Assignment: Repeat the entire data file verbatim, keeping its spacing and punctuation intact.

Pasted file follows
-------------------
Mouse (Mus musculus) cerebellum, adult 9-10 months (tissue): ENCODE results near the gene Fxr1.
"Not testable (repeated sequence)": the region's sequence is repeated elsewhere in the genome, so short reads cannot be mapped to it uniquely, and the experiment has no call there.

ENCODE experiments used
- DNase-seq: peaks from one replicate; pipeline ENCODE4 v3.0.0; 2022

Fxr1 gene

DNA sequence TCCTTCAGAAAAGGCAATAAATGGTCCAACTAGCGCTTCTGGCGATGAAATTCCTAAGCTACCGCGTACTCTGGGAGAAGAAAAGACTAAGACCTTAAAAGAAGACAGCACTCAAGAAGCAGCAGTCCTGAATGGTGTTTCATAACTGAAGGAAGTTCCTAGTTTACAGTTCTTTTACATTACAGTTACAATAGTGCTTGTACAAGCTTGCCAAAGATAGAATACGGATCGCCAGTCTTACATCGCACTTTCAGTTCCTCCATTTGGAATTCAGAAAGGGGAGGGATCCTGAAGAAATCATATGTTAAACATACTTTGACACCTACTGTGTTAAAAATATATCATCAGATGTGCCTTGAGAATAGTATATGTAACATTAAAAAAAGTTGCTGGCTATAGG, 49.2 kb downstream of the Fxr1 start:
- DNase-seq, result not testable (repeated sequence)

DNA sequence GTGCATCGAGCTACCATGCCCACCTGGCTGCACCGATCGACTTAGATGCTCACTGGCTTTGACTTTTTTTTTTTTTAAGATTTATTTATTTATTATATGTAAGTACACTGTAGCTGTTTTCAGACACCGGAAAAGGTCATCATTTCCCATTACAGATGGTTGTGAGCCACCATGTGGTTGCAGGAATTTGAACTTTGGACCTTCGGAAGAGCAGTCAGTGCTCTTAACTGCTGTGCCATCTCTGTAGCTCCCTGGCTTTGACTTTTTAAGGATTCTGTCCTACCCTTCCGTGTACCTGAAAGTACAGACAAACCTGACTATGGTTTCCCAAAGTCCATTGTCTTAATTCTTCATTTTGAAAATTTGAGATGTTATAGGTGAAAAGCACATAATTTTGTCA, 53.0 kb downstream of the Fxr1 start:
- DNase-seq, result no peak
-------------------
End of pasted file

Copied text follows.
Mouse (Mus musculus) cerebellum, adult 9-10 months (tissue): ENCODE results near the gene Fxr1.
"Not testable (repeated sequence)": the region's sequence is repeated elsewhere in the genome, so short reads cannot be mapped to it uniquely, and the experiment has no call there.

ENCODE experiments used
- DNase-seq: peaks from one replicate; pipeline ENCODE4 v3.0.0; 2022

Fxr1 gene

DNA sequence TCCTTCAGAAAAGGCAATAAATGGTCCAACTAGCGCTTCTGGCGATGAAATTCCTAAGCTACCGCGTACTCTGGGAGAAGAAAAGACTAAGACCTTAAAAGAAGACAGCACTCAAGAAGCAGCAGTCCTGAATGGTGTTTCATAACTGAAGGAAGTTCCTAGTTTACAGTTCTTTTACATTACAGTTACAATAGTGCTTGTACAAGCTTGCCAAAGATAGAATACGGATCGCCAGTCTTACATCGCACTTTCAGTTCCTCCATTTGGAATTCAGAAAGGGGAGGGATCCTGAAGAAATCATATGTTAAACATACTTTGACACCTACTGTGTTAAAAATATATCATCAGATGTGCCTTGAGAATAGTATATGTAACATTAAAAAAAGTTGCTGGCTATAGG, 49.2 kb downstream of the Fxr1 start:
- DNase-seq, result not testable (repeated sequence)

DNA sequence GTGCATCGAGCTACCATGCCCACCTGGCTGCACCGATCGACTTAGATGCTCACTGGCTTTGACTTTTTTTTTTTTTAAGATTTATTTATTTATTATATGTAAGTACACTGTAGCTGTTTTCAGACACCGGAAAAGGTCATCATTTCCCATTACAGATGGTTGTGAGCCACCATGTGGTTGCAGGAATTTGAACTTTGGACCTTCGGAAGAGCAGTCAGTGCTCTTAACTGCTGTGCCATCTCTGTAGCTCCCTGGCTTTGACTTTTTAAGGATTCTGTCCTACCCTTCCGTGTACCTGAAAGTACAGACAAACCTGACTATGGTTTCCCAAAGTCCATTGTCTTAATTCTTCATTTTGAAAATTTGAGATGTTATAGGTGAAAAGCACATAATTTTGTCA, 53.0 kb downstream of the Fxr1 start:
- DNase-seq, result no peak